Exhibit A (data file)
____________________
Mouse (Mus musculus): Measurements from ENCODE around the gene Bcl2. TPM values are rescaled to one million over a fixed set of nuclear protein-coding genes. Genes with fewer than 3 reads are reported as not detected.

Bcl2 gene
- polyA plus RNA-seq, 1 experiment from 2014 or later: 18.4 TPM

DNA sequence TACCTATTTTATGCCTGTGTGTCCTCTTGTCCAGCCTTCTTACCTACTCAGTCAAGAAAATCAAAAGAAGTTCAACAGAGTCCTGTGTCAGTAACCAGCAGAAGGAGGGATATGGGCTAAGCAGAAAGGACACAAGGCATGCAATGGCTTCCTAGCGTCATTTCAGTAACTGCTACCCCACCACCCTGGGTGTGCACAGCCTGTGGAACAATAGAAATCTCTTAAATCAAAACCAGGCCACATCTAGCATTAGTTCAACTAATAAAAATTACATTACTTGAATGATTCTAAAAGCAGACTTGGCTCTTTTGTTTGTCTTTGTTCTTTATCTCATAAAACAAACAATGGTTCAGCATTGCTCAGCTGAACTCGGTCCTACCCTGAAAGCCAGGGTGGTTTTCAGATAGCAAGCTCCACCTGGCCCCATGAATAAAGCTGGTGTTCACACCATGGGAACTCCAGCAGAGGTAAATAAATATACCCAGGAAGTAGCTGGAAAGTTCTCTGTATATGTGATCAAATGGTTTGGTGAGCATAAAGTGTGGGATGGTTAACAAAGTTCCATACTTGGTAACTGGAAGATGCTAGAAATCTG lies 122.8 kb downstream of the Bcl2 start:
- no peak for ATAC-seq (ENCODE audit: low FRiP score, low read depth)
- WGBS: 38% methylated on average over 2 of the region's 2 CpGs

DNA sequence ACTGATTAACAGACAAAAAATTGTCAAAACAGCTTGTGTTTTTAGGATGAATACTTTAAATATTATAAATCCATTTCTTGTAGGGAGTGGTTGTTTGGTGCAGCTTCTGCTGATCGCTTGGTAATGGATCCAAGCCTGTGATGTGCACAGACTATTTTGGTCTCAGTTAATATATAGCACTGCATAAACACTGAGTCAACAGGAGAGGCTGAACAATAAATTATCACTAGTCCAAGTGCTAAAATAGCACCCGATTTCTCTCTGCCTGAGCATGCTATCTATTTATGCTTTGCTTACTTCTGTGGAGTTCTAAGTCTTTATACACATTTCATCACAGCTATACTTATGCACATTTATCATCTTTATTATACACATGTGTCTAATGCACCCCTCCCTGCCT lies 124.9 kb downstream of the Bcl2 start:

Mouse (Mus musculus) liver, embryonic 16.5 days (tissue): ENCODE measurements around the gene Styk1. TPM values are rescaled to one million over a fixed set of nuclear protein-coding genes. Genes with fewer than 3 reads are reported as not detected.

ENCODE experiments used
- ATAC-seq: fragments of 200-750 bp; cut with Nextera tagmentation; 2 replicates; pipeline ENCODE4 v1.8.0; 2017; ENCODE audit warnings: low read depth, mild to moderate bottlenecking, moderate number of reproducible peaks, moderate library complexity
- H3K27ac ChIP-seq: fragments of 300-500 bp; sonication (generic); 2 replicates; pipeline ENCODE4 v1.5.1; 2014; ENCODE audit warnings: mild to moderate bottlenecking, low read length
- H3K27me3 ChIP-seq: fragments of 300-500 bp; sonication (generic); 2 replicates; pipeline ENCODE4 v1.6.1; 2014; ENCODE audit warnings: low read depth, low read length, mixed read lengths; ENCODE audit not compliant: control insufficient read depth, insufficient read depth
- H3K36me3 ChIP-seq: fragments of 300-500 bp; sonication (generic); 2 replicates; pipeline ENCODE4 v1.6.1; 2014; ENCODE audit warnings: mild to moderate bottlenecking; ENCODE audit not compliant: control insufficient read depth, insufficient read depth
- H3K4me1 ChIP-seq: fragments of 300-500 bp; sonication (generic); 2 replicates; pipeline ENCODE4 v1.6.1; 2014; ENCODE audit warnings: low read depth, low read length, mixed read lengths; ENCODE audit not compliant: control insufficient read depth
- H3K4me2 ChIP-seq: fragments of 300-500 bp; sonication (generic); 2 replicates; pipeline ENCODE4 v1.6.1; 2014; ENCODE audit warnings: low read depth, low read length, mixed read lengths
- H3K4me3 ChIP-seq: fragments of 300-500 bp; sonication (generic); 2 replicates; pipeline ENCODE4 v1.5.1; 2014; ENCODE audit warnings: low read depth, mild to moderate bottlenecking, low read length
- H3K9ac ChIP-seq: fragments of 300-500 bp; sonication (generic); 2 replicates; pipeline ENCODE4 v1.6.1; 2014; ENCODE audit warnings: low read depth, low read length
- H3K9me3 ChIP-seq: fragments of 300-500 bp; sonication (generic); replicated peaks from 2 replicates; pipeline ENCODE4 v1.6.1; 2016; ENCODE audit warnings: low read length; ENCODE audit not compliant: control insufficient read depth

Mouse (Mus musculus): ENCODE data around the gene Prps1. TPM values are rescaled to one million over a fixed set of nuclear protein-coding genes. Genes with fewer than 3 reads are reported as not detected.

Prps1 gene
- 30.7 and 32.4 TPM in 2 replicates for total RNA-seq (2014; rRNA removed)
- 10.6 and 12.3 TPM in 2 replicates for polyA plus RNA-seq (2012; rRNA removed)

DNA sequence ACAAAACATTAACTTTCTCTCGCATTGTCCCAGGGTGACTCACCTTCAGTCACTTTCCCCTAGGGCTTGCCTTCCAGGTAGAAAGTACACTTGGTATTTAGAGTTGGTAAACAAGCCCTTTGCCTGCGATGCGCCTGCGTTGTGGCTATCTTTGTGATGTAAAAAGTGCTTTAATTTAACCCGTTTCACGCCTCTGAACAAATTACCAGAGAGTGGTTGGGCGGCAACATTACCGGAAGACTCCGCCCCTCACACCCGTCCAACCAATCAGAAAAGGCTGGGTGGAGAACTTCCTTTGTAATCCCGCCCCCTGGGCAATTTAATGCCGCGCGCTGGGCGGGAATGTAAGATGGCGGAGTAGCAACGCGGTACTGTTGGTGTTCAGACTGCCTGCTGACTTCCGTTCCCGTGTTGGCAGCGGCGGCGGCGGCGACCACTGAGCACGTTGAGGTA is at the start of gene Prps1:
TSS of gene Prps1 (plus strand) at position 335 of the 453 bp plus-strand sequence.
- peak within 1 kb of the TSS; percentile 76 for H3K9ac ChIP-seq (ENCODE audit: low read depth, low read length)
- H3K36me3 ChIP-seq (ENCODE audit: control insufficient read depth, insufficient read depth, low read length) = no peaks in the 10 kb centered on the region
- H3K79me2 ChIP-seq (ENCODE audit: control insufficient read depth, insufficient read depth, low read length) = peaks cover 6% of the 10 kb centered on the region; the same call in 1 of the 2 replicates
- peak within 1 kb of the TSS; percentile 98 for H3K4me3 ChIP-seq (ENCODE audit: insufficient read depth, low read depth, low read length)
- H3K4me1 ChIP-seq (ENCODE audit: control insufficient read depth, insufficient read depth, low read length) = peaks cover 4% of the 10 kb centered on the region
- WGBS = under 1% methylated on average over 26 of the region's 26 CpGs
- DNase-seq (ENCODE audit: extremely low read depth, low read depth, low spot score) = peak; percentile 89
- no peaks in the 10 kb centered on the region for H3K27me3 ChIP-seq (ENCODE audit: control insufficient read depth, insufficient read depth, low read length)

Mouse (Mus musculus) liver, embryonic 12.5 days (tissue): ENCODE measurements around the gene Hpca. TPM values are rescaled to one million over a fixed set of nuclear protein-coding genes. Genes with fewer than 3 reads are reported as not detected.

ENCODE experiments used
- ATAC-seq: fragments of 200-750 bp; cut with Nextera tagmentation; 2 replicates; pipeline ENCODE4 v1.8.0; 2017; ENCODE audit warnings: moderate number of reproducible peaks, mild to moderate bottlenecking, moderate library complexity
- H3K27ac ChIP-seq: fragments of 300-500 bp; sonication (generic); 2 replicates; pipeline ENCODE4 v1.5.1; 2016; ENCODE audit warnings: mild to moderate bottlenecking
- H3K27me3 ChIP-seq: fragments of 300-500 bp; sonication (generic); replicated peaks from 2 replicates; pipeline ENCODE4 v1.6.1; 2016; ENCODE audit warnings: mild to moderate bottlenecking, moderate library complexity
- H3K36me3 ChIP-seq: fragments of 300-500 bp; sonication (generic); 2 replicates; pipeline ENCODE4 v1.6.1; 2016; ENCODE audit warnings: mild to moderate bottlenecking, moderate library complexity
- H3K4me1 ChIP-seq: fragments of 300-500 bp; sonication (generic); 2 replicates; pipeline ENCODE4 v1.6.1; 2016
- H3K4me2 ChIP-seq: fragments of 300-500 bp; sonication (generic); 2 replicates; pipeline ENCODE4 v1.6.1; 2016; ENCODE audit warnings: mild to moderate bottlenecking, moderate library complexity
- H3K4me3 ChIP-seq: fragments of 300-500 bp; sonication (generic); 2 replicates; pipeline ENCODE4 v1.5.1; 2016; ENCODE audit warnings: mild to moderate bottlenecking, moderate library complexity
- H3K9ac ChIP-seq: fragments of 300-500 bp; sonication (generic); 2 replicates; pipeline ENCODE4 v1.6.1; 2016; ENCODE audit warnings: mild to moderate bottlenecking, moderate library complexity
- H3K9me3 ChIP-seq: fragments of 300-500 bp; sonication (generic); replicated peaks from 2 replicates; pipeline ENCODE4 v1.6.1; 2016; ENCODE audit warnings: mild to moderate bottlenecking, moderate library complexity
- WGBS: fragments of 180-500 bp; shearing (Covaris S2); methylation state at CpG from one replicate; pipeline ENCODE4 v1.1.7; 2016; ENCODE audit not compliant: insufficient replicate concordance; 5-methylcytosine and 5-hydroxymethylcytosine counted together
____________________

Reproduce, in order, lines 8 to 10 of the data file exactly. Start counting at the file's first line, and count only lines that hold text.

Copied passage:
Mouse (Mus musculus) liver, embryonic 16.5 days (tissue): ENCODE measurements around the gene Styk1. TPM values are rescaled to one million over a fixed set of nuclear protein-coding genes. Genes with fewer than 3 reads are reported as not detected.

ENCODE experiments used
- ATAC-seq: fragments of 200-750 bp; cut with Nextera tagmentation; 2 replicates; pipeline ENCODE4 v1.8.0; 2017; ENCODE audit warnings: low read depth, mild to moderate bottlenecking, moderate number of reproducible peaks, moderate library complexity